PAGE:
When Dr. Rochelle Walensky began her career at The Johns Hopkins Hospital in the mid-1990s, finding ways to take on the HIV/AIDS epidemic was an urgent medical priority. That challenge motivated Walensky to devote her career to the treatment of infectious diseases.
Now, when Walensky becomes the Director of the Centers for Disease Control under President-elect Joe Biden's administration, she'll be inheriting another health crisis.
Biden tapped Walensky, chief of infectious diseases at Massachusetts General Hospital and professor of medicine at Harvard Medical School, to lead the CDC, the Biden transition team announced this week.
Walensky will be the third woman to lead the country's premier public health agency -- and during a pivotal time, as the Covid-19 pandemic continues to cripple the US and vaccinations get underway.
"I began my medical career at the height of the HIV/AIDS crisis, and I've spent my life ever since working to research, treat, and combat infectious diseases," she tweeted Monday. "I'm honored to be called to lead the brilliant team at the CDC. We are ready to combat this virus with science and facts."
She has treated Covid-19 on the frontlines
Walensky has led Massachusetts General Hospital on the front lines of their Covid-19 response since February, when she and her team at the hospital prepared for a surge in coronavirus cases that were, at the time, mostly concentrated on the West Coast.
She shared some of the strategies she and her team implemented in a July webinar with fellow infectious disease experts. These included creating evolving standards of care as the first Covid-19 patients began to arrive, and supporting staff when they had reached their limits.
She has won the support of other physicians
The choice to appoint Walensky has been celebrated by other infectious disease experts, including Dr. Anthony Fauci, who will stay on as President-elect Joe Biden's chief medical adviser.
Her commitment to science -- and her experience in working on the pandemic front lines -- make her an excellent choice to lead the CDC, her fellow physicians say.
Several federal health officials told CNN there was "incredible positive reaction" among CDC staff when Walensky's appointment was announced. One described her as "brilliant."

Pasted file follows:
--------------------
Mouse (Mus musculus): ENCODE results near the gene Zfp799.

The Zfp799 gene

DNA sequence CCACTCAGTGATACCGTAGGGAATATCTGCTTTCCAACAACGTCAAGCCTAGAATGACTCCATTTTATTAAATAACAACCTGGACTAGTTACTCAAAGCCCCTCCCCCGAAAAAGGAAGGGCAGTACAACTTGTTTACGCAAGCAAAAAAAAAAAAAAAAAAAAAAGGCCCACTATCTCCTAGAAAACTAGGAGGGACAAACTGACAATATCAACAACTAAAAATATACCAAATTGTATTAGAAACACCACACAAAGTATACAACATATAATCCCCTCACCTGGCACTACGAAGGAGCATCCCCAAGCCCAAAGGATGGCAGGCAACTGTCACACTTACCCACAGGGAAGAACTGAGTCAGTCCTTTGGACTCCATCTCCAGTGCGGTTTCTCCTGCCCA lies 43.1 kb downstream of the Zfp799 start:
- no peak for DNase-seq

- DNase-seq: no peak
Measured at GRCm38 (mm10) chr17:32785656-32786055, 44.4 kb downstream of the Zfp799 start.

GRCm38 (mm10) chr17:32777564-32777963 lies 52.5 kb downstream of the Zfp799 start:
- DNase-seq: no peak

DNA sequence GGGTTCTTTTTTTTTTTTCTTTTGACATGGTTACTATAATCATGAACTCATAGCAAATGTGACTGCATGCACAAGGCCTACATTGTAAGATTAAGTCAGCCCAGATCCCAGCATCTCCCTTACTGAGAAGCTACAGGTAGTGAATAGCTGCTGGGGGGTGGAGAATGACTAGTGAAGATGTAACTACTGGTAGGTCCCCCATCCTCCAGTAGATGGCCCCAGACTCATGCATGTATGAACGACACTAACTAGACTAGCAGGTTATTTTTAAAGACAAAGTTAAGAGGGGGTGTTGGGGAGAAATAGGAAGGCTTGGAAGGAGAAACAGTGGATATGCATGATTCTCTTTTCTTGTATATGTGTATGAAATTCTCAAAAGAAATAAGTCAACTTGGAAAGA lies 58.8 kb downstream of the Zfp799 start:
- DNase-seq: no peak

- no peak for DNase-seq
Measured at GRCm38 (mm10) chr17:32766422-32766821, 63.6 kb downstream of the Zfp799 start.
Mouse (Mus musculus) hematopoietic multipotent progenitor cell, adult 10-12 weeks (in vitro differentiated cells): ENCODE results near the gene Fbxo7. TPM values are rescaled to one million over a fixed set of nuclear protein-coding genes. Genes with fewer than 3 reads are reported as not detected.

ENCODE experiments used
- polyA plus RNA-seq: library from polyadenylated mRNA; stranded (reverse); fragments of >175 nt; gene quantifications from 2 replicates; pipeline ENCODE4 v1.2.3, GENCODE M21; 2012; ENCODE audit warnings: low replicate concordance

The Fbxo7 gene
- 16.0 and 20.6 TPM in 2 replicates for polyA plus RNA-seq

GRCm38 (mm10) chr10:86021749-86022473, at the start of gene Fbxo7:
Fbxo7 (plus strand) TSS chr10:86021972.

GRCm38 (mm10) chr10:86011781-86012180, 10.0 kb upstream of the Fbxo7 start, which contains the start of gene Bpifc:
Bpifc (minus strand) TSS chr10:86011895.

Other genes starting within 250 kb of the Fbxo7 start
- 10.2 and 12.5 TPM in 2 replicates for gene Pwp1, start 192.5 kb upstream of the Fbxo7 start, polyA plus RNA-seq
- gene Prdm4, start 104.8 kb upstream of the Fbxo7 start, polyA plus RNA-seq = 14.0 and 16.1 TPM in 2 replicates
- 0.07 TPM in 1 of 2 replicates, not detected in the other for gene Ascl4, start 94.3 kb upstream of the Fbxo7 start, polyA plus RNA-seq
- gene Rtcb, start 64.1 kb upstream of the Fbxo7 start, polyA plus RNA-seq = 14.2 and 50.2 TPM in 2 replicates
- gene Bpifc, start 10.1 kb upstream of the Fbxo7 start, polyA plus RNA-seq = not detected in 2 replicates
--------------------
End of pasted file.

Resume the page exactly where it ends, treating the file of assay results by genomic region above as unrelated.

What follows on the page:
"It's nice to have an infectious disease doctor this time," the official told CNN.
She has criticized the Trump administration's Covid-19 response
Walensky, a CNN medical analyst before her appointment, has criticized the Trump administration's lack of a Covid-19 containment strategy.
"I worry that this has just been laissez-faire behavior and it's going to get even worse in the weeks to come," she told CNN's Jake Tapper in an October interview.
She has also disagreed with the strategy of pursuing herd immunity, a concept that has been criticized as potentially dangerous and ineffective by infectious disease experts. To achieve herd immunity, healthier people in a population become infected to build up natural immunity among the population -- a strategy Walensky said is "destined to fail" in the US.
In the same interview with Tapper, she echoed fears that many other health experts have shared -- that illnesses and deaths from other diseases will increase during the pandemic because hospitals have reached capacity with Covid-19 patients.
"Some have called it mass murder, but it's more than that," she told Tapper. "Even if you can protect yourself from Covid but you can't access medical care when you need it, then you can't protect yourself from other things -- heart attacks, strokes and everything else."
Walensky has also emphasized the importance of wearing masks, saying in a tweet Tuesday that the US will "recover faster if you give the vaccine less work to do when it's ready."
CNN's Nick Valencia contributed to this report.